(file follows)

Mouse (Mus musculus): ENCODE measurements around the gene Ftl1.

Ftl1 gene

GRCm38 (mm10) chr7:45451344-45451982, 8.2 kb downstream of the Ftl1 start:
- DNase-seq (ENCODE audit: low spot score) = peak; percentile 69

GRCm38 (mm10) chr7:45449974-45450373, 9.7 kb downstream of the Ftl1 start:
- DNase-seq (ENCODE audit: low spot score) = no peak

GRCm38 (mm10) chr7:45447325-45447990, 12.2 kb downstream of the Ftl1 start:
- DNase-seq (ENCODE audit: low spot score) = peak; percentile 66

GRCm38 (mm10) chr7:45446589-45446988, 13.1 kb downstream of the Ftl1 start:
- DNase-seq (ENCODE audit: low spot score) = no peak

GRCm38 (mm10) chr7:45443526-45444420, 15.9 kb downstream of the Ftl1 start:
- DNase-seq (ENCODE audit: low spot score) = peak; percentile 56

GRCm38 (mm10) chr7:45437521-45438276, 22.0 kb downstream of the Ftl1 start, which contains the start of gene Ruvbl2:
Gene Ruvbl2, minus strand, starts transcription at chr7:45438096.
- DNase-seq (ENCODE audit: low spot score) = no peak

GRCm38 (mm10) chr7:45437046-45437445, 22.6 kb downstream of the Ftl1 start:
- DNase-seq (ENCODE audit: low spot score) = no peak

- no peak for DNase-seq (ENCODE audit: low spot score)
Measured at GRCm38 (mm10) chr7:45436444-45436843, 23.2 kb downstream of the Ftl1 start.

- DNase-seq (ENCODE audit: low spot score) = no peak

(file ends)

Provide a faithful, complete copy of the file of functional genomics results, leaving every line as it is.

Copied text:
Mouse (Mus musculus): ENCODE measurements around the gene Ftl1.

Ftl1 gene

GRCm38 (mm10) chr7:45451344-45451982, 8.2 kb downstream of the Ftl1 start:
- DNase-seq (ENCODE audit: low spot score) = peak; percentile 69

GRCm38 (mm10) chr7:45449974-45450373, 9.7 kb downstream of the Ftl1 start:
- DNase-seq (ENCODE audit: low spot score) = no peak

GRCm38 (mm10) chr7:45447325-45447990, 12.2 kb downstream of the Ftl1 start:
- DNase-seq (ENCODE audit: low spot score) = peak; percentile 66

GRCm38 (mm10) chr7:45446589-45446988, 13.1 kb downstream of the Ftl1 start:
- DNase-seq (ENCODE audit: low spot score) = no peak

GRCm38 (mm10) chr7:45443526-45444420, 15.9 kb downstream of the Ftl1 start:
- DNase-seq (ENCODE audit: low spot score) = peak; percentile 56

GRCm38 (mm10) chr7:45437521-45438276, 22.0 kb downstream of the Ftl1 start, which contains the start of gene Ruvbl2:
Gene Ruvbl2, minus strand, starts transcription at chr7:45438096.
- DNase-seq (ENCODE audit: low spot score) = no peak

GRCm38 (mm10) chr7:45437046-45437445, 22.6 kb downstream of the Ftl1 start:
- DNase-seq (ENCODE audit: low spot score) = no peak

- no peak for DNase-seq (ENCODE audit: low spot score)
Measured at GRCm38 (mm10) chr7:45436444-45436843, 23.2 kb downstream of the Ftl1 start.

- DNase-seq (ENCODE audit: low spot score) = no peak